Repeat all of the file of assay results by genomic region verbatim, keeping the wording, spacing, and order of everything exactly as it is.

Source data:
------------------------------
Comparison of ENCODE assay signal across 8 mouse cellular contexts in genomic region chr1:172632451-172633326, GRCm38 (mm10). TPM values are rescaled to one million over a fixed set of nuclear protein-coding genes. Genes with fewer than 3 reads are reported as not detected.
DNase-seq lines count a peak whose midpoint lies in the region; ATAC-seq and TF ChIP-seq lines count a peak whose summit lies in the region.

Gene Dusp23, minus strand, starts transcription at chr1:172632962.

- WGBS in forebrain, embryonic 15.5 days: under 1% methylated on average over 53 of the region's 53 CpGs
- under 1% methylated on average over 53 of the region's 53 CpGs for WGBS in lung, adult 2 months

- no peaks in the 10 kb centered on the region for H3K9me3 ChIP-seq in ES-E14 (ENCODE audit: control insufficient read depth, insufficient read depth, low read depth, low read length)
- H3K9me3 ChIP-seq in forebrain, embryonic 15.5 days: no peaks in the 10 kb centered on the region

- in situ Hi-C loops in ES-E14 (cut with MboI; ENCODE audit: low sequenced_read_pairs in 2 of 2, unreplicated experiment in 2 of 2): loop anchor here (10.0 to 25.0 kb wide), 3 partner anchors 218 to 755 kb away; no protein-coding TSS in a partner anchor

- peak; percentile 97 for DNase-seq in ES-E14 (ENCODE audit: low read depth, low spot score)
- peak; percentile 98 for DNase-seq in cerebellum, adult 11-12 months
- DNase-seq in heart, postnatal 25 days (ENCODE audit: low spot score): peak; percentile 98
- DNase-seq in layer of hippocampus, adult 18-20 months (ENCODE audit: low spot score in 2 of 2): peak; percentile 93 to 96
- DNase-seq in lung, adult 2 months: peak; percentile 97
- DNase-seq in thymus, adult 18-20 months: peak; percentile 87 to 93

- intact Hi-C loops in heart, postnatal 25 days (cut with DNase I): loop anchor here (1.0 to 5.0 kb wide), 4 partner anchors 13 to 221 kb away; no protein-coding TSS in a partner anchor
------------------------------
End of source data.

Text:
Comparison of ENCODE assay signal across 8 mouse cellular contexts in genomic region chr1:172632451-172633326, GRCm38 (mm10). TPM values are rescaled to one million over a fixed set of nuclear protein-coding genes. Genes with fewer than 3 reads are reported as not detected.
DNase-seq lines count a peak whose midpoint lies in the region; ATAC-seq and TF ChIP-seq lines count a peak whose summit lies in the region.

Gene Dusp23, minus strand, starts transcription at chr1:172632962.

- WGBS in forebrain, embryonic 15.5 days: under 1% methylated on average over 53 of the region's 53 CpGs
- under 1% methylated on average over 53 of the region's 53 CpGs for WGBS in lung, adult 2 months

- no peaks in the 10 kb centered on the region for H3K9me3 ChIP-seq in ES-E14 (ENCODE audit: control insufficient read depth, insufficient read depth, low read depth, low read length)
- H3K9me3 ChIP-seq in forebrain, embryonic 15.5 days: no peaks in the 10 kb centered on the region

- in situ Hi-C loops in ES-E14 (cut with MboI; ENCODE audit: low sequenced_read_pairs in 2 of 2, unreplicated experiment in 2 of 2): loop anchor here (10.0 to 25.0 kb wide), 3 partner anchors 218 to 755 kb away; no protein-coding TSS in a partner anchor

- peak; percentile 97 for DNase-seq in ES-E14 (ENCODE audit: low read depth, low spot score)
- peak; percentile 98 for DNase-seq in cerebellum, adult 11-12 months
- DNase-seq in heart, postnatal 25 days (ENCODE audit: low spot score): peak; percentile 98
- DNase-seq in layer of hippocampus, adult 18-20 months (ENCODE audit: low spot score in 2 of 2): peak; percentile 93 to 96
- DNase-seq in lung, adult 2 months: peak; percentile 97
- DNase-seq in thymus, adult 18-20 months: peak; percentile 87 to 93

- intact Hi-C loops in heart, postnatal 25 days (cut with DNase I): loop anchor here (1.0 to 5.0 kb wide), 4 partner anchors 13 to 221 kb away; no protein-coding TSS in a partner anchor